Thursday, August 31, 2006

New Statesman Sept 4th

This New Statesman leads on the world's Dictators, but there's a stand-out piece by John Pilger, 'The return of people power', which compares the general acceptance of Reaganite propaganda about Nicaragua in the '80s with the general scepticism in Britain today. Pilger quotes Vandana Shiva to talk about an "insurrection of subjugated knowledge" and a revived internationalism 'aided by new technologies' and says Bush and Blair can't get away with it. He takes examples from Afghanistan, Iraq and Lebanon (quoting Simon Assaf without mentioning Socialist Worker) and uses Assaf's account of a popular movement from below in Lebanon to talk about the popular movements in Bolivia and Venezuela, and Derbyshire. Pilger's account is very strong. I do have a caveat, which is the starry-eyed treatment of the resistance in Iraq. Pilger quotes statistics I've seen on blogs quite a bit about the percentage of bombs exploded in July. I'm not disagreeing with saying 70% were aimed at the Americans, 20% against 'puppet police force' and 10% against civilians. The slippage is from the number of bombs to the number of killings, which seem to me to be overwhelmingly civilian. I understand the desire to paint the resistance in the best light, but this seems to me to be too rosy, too utopian.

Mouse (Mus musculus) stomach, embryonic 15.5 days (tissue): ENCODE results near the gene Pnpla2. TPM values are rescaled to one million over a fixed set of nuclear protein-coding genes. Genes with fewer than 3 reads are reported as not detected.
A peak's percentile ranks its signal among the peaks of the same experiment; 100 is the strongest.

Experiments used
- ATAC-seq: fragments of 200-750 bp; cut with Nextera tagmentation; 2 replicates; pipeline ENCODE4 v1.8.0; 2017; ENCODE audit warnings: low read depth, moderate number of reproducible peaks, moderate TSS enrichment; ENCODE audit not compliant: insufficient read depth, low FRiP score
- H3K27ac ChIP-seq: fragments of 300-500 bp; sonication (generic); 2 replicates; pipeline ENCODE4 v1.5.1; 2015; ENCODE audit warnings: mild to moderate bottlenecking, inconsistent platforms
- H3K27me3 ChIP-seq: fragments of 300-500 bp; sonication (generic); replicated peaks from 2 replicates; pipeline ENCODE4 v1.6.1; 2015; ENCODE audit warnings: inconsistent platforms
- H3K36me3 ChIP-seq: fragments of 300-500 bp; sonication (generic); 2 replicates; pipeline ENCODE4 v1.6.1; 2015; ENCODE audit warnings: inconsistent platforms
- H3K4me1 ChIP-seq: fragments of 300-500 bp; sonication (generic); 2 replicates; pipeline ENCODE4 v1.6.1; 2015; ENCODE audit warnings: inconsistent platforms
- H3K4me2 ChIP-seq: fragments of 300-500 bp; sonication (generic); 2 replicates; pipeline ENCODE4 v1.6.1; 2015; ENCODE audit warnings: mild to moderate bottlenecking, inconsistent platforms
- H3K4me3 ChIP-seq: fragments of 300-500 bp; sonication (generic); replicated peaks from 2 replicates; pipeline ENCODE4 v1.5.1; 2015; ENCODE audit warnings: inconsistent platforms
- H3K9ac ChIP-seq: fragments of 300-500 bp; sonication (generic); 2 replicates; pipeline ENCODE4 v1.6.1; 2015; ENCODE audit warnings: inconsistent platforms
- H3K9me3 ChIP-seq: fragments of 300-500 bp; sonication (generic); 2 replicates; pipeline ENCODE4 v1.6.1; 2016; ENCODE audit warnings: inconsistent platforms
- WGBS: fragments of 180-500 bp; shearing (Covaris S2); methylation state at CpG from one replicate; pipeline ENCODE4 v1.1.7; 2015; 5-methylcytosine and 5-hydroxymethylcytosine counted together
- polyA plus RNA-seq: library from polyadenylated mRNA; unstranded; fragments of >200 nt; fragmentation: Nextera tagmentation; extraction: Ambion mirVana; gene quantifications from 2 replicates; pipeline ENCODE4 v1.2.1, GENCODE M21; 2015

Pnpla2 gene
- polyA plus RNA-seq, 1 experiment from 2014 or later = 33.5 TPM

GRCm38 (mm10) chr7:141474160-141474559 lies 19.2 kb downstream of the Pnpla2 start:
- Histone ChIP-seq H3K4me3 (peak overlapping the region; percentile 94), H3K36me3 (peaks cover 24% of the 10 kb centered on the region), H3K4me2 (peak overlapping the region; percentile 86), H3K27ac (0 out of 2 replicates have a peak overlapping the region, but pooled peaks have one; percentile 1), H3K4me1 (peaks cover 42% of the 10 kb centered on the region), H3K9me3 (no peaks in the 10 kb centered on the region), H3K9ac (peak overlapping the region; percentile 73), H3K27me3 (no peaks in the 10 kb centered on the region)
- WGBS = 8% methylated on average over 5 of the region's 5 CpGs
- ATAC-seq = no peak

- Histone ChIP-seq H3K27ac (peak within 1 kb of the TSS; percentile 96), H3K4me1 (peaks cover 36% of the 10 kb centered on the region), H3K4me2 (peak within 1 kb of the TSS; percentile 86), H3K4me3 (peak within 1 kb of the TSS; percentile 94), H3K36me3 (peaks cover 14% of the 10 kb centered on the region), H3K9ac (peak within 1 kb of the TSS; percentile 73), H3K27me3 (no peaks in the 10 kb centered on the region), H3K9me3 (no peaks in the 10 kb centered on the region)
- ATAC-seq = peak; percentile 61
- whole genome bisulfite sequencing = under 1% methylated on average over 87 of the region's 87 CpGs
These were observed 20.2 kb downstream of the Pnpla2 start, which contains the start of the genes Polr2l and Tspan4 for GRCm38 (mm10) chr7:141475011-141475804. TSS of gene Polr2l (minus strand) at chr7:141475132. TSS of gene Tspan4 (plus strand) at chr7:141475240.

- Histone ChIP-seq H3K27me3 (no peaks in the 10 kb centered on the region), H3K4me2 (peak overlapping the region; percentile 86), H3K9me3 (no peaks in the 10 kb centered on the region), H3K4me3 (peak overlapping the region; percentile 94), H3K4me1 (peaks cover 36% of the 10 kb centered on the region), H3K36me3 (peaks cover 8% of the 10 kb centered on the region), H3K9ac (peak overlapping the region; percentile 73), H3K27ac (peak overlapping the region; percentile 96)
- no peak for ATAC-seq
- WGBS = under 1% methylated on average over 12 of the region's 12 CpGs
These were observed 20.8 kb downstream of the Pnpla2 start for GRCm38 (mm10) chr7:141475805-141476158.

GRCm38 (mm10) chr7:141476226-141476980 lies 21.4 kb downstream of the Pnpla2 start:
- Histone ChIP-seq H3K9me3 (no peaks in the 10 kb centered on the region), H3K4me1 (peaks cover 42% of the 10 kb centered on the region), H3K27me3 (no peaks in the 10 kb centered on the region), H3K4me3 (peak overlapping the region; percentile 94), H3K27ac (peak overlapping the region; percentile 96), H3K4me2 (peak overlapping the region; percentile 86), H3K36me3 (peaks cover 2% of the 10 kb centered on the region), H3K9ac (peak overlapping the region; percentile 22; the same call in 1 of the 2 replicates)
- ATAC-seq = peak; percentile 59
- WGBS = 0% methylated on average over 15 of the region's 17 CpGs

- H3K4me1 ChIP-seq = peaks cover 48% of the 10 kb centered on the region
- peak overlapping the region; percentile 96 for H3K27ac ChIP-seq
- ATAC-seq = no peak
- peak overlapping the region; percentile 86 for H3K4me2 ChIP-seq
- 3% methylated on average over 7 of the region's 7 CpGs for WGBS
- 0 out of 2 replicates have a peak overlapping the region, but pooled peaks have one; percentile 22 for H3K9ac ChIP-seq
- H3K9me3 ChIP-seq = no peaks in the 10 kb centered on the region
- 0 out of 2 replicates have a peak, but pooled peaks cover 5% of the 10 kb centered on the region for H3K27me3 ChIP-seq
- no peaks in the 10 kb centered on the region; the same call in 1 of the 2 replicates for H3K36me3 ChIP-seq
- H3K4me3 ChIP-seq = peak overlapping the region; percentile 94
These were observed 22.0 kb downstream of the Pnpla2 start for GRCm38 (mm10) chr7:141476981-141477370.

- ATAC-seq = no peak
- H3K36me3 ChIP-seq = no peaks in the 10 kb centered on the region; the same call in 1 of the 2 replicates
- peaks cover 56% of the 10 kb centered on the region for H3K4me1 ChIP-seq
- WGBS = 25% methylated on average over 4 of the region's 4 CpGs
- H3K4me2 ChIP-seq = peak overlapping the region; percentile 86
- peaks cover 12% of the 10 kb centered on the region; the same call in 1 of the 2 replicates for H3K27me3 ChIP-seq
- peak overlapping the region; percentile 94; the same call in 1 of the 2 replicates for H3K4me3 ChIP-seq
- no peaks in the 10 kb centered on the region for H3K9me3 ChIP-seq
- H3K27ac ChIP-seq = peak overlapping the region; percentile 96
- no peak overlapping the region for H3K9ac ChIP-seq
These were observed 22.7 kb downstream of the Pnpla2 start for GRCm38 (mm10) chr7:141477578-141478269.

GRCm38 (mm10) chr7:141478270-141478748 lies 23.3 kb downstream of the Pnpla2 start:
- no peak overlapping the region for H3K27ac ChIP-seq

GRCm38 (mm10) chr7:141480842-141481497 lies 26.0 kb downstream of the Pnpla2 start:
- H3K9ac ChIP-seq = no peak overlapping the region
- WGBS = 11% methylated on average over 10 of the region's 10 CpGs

Elsewhere: the magazine editorialises on the likely outcome of a Tory election victory, warning that images of a caring conservatism could easily be misplaced and constitutional changes to remove Labour's Scottish advantage could ensure Labour is excluded for another generation.

Sam Alexandroni reports on how Syria is enjoying Hezbolah's victory in Lebanon. Sadly Rageh Omaar still doesn't seem to have much to say about Iraq. Ziauddin Sardar warns against Tablighi Jamaat. Charles Clarke offers advice to the Labour administration.

And the dictators: Musharraf of Pakistan, Lukashenko of Belarus, Ayatollah Khamenei of Iran, Kim Jong-il of North Korea, Niyazov of Turkmenistan, Hu Jintao of China, Nguema of Equatorial Guinea, Abdul Aziz of Saudi Arabia, Sheikh Mohammed of Dubai, and goodbye to Stoessner of Paraguay.


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